The movement of Dejan Kulusevski has been analysed on this site before, and in the context of a holistic discussion on automatisms, it brings up another pertinent point: automatisms can often rely on individual brilliance in the final third, as creativity is often limited. This brilliance often falls under either high-class execution (for example winning an advantageous 1v1 duel or high-quality shooting, passing or crossing execution), or, in the form of individual inspiration. The latter can almost be seen as a player defecting from the system to play their own way, as breaking the mould of the system with free-thought and unpredictable brilliance. Dejan Kulusevski’s proclivity to move into the wide space to receive and create threat certainly highlights this. Eden Hazard was subbed early in his first game under Antonio Conte at Chelsea, but Conte seemed to accept that Hazard’s mercurial brilliance was a ‘necessary evil’, and the Belgian repaid the faith with a stellar season, as he was named in the PFA Team of the Season. Individual inspiration can be necessary, even for an automatism-heavy side.
On the topic of individuals, playing with automatisms does offer an immense degree of role clarity to players. From small things, such as body-orientation when receiving and micro-movements to dis-mark and find space, to more macroscopic aspects like combination play (which can encompass wall-passing, etc), the players are handed a toolkit of skills which they can fall back upon. While in some players this can limit them in the long-term, in others it refines their game, making them ruthlessly efficient in certain roles. Some players flourish, some are reduced down to a shadow of their abilities. This is reflected in Antonio Conte’s transfer strategies, which prioritise system players irrespective of age or resale value.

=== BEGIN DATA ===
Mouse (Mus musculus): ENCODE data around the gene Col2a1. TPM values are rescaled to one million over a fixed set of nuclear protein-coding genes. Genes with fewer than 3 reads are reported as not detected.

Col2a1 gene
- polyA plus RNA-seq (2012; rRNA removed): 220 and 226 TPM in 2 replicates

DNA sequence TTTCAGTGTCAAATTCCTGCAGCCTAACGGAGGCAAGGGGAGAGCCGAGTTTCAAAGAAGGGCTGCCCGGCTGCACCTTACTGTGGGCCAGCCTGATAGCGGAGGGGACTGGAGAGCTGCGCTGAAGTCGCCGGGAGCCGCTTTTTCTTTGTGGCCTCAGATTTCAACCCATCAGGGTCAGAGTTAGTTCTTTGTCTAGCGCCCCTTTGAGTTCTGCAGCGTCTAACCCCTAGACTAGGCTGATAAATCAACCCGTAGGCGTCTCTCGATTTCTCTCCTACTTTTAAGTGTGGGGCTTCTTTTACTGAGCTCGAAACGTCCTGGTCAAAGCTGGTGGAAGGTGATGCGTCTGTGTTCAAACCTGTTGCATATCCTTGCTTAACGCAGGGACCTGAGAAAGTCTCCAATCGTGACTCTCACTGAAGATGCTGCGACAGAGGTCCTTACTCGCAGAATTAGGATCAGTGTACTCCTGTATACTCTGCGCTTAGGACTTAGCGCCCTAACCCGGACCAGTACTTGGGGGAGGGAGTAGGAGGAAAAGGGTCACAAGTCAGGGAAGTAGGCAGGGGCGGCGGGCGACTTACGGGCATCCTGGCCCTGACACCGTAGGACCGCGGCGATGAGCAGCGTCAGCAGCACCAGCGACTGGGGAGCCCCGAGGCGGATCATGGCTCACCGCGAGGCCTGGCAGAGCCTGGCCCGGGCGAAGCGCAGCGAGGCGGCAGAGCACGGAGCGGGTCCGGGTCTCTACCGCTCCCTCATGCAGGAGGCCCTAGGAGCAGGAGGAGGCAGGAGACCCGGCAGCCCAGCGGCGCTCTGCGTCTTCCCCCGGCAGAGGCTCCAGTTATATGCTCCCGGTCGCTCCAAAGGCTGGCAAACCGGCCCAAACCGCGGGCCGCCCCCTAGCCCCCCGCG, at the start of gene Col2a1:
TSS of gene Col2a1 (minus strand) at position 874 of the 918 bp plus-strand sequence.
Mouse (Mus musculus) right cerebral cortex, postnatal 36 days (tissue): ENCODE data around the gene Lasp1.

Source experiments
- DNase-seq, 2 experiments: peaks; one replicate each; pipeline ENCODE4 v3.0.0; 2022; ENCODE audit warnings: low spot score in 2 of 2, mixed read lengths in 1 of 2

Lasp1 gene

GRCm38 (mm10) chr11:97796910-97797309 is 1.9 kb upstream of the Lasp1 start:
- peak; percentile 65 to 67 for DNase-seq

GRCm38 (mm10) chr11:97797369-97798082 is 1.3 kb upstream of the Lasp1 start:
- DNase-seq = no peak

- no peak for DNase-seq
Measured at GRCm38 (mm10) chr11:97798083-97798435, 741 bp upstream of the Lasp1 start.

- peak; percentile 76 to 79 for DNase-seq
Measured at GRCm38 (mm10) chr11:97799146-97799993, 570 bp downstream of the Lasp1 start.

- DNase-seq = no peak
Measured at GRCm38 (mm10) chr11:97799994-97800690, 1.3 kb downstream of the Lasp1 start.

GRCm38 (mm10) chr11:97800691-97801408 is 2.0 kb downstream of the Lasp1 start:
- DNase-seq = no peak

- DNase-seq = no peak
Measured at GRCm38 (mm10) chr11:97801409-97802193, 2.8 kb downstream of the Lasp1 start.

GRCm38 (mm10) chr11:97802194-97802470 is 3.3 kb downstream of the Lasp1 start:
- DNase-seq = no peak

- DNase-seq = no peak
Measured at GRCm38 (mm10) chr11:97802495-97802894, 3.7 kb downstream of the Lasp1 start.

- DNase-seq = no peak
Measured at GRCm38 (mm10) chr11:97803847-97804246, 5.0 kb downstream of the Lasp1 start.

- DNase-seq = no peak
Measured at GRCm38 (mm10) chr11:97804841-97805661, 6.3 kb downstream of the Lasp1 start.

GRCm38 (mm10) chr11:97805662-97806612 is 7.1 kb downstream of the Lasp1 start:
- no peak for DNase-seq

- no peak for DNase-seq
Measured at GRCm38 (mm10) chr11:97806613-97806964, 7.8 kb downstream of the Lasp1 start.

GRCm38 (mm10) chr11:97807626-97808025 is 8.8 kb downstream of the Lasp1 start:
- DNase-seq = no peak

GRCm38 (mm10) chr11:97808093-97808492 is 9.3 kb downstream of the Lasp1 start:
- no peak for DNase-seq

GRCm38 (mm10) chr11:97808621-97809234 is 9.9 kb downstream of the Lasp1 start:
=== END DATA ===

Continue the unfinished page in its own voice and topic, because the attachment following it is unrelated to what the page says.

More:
The question of whether automatisms are going out of fashion is interesting, because the answer actually widens the scope of the initial question. Reliance on a strict tactical system at the top level seems to be decreasing to an extent and this implicates examples such as (but not limited to) man-to-man pressing systems, highly-disciplined positional play and possession systems, and automatism-heavy systems. With greater emphasis on dynamism, adaptability and problem-solving within an overarching framework becoming more and more common to see, the time for a micromanaged system may be over at the very top. It is no longer a unique advantage to deploy a JDP system for example, nor is it when deploying a system solely limited to (thus dependant on) preconceived combinations. While there will always be a time and a place for high-discipline systems, particularly in raising the tactical floor of a team, greater flexibility to deal with high-quality opponents week-in week-out is becoming necessary. The tactical landscape seems to progress in a cyclical manner, and in the future, there may well be a time when high-discipline systems become so unconventional that their uniqueness can make them world-beating for a period. Alas, at present, this isn’t the case, and automatism-heavy systems are the king of high-discipline systems, built more for quick improvements and extracting value from high quality players than for league domination.